Well, Amonkhet has been fully revealed. Today I’m going to take a look at the final revealed planeswalker, Nissa, Steward of Elements, along with another rare from the set that happens to fall within the same colors.
Nissa, Steward of Elements marks the third planeswalker for Amonkhet and confirms what everyone kind of knew from the lack of his face on the booster packaging: Nicol Bolas will be making his appearance in Hour of Devastation.
Nevertheless, Nissa is pretty revolutionary for a planeswalker for one very specific reason, which I’m sure everyone has figured out. She’s the first planeswalker with an X in her casting cost, which is just absurd. Well, I suppose it’s just as absurd as her abilities allow it to be. If she had an X in her casting cost and one her abilities said, “look at X cards in target player’s hand,” well, that would be a little underwhelming.
Thankfully, with a reusable “ultimate,” Nissa’s scalability is relevant.
+2: Scry 2.
Well, that’s just fine. It’s not exciting and doesn’t provide card advantage, but if you start Nissa at, say, 5 loyalty, this puts her up to 7 immediately, which is great for ultimating her or keeping her alive. Any planeswalker with a +2 ability has a kind of pseudo-protection.
0: Look at the top card of your library. If it’s a land card or a creature card with converted mana cost less than or equal to the number of loyalty counters on Nissa, Steward of Elements, you may put that card onto the battlefield.
Of course, this gets better the more loyalty Nissa has. It’s safe to say that if you spend 6 mana on Nissa, putting her loyalty at 4 counters, most cards you hit will be castable in most decks. Although, if you’re playing a U/G deck, you might have a few more expensive cards for obvious reasons.
Often this is going to at least give you a free Rampant Growth, considering nearly half your deck should be lands, which is still a free card and what I want from most planeswalker abilities. Consider that you can play Nissa as early as turn 3 to start taking advantage of this interaction, and it seems a lot stronger.
-6: Untap up to two target lands you control. They become 5/5 Elemental creatures with flying and haste until end of turn. They’re still lands.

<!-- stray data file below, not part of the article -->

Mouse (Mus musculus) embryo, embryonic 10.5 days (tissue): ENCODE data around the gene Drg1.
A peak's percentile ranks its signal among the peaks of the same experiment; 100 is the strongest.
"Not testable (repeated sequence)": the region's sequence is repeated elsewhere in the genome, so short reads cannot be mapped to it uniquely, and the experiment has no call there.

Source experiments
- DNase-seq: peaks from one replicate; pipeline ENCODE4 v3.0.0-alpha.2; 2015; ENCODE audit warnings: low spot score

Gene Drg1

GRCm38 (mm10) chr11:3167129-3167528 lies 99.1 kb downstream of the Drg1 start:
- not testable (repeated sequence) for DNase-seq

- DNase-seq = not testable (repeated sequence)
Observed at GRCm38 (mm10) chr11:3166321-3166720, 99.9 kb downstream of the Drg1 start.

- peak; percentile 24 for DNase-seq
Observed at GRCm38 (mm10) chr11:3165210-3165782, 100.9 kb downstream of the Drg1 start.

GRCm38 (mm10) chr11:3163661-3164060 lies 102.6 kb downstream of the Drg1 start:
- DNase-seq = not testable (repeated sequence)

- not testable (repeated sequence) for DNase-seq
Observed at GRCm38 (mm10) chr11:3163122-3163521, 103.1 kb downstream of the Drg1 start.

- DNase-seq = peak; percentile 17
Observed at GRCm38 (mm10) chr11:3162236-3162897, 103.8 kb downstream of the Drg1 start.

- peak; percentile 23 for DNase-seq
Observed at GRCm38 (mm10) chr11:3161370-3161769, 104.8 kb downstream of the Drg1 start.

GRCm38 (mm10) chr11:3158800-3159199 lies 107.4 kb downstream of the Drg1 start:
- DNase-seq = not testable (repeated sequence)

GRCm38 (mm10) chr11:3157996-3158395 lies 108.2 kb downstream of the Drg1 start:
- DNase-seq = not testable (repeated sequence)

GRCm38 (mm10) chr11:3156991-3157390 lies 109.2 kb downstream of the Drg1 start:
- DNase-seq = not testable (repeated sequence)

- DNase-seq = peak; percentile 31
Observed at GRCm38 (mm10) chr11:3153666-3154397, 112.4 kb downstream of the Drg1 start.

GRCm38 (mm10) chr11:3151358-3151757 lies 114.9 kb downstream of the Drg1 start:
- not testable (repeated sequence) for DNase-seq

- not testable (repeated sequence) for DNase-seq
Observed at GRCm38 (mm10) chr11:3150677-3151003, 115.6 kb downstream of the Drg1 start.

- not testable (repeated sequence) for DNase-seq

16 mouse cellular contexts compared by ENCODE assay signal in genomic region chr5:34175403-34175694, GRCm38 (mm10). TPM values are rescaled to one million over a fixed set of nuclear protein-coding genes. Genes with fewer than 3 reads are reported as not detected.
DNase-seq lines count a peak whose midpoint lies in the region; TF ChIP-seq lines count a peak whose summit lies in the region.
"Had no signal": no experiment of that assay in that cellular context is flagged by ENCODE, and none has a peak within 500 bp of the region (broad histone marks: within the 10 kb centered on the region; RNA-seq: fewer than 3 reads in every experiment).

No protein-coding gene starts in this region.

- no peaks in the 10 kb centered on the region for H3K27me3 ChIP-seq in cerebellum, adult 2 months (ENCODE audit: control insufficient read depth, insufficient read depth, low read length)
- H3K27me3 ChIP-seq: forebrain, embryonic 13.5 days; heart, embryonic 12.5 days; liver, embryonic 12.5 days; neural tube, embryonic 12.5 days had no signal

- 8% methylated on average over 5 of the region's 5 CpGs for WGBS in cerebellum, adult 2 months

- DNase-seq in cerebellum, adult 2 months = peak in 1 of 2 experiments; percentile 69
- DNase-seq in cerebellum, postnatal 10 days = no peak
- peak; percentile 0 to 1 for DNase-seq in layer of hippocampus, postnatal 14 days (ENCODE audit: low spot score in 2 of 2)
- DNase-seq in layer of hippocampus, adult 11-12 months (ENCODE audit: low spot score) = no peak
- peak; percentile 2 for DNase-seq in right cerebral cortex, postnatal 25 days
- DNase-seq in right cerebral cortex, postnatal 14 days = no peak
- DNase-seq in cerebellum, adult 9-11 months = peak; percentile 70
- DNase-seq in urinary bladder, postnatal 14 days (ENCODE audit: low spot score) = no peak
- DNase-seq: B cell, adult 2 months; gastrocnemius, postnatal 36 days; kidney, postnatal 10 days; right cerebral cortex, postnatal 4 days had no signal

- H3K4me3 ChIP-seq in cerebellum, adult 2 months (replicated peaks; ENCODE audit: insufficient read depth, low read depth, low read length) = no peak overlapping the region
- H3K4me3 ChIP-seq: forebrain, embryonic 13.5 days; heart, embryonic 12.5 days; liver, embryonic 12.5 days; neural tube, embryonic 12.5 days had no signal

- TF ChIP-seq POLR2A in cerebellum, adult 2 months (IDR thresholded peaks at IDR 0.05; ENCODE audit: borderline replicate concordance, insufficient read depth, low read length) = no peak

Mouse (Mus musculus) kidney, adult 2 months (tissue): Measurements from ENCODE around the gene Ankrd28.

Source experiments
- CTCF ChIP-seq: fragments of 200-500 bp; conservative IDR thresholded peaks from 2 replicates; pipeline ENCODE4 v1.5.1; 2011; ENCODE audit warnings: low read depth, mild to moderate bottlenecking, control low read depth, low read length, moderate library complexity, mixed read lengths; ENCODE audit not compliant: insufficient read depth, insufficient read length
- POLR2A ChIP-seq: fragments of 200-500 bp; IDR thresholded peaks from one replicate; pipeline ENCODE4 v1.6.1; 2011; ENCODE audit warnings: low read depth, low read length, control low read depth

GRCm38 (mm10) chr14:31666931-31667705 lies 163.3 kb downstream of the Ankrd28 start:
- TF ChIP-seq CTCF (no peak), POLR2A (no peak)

Here’s the sweet spot. While most ultimates give you an emblem or a game-winning effect, Nissa’s is actually kind of unassuming. If they have flying blockers—perhaps a stream of them made by Drake Haven—it becomes a little hard to break through, and you likely don’t want to invest 6 loyalty into this ability.
But when that isn’t the case, this is basically 10 damage in the air. If you’re able to activate it a second time—not impossible in the late game when she has an X in her converted mana cost—it should be game over.
I don’t know. Nissa is like no planeswalker we’ve ever seen. Her abilities are unique, and they all seem good on their merits. I’m looking forward to trying her out for sure, and finding out if she can hold her own in a Gideon, Ally of Zendikar world.
But Nissa isn’t the only U/G card I want to talk about today!
Ah, blue-green Phyrexian Arena.
Well… kind of.
Cards that say “remove [all of a specific thing]” when there should only ever be one of that thing are always funny to me. Like sure, I get that we could proliferate and add a second flood counter, but saying “all” here just makes it feel like multiple counters are some common thing. They’re not! Come on Magic, you know you mean “one”!
This card is just wonderful. The only downside is that it costs 4 mana, instead of, like, 3, or 2. I don’t know. I guess it could be free. That would be better too. But instead it costs the same as Jace, the Mind Sculptor.
Basically this card breaks down as alternatively giving you 3 mana or drawing an extra card every turn, both of which are pretty sweet rewards for no additional cost. If you manage to play this on turn 4 (or 3 with any sort of ramp), you’re looking at drawing an extra card on turn 5, then adding 3 mana on turn 6, leaving you with 9 total mana. That’s a good amount to have and only 1 shy of Ulamog, the Ceaseless Hunger.
Recently, blue’s card draw has come in the form of planeswalkers that can be killed or attacked directly. As an enchantment, this card is a little tougher to deal with. Even the new green cards, like Manglehorn and Dissenter’s Deliverance only hit artifacts, leaving the Bounty unscathed. Keep in mind these also stack, and there’s no issue with having multiples in play, unlike planeswalkers. There also isn’t really a drawback, like if you were to have multiple Phyrexian Arenas in play. I keep trying to find a downside to this card, and all I’m coming up with is the fact that it costs 4 mana and 2 colors.
The more I look at Amonkhet, the more I think blue-green is going to be the home of a control deck, with green being the better supplemental color over a more traditional white or black. Only time will tell of course, but I have a few more spicy opinions coming up in my Top 8 cards for Amonkhet. So keep your eyes peeled for that later in the week, and thanks for reading!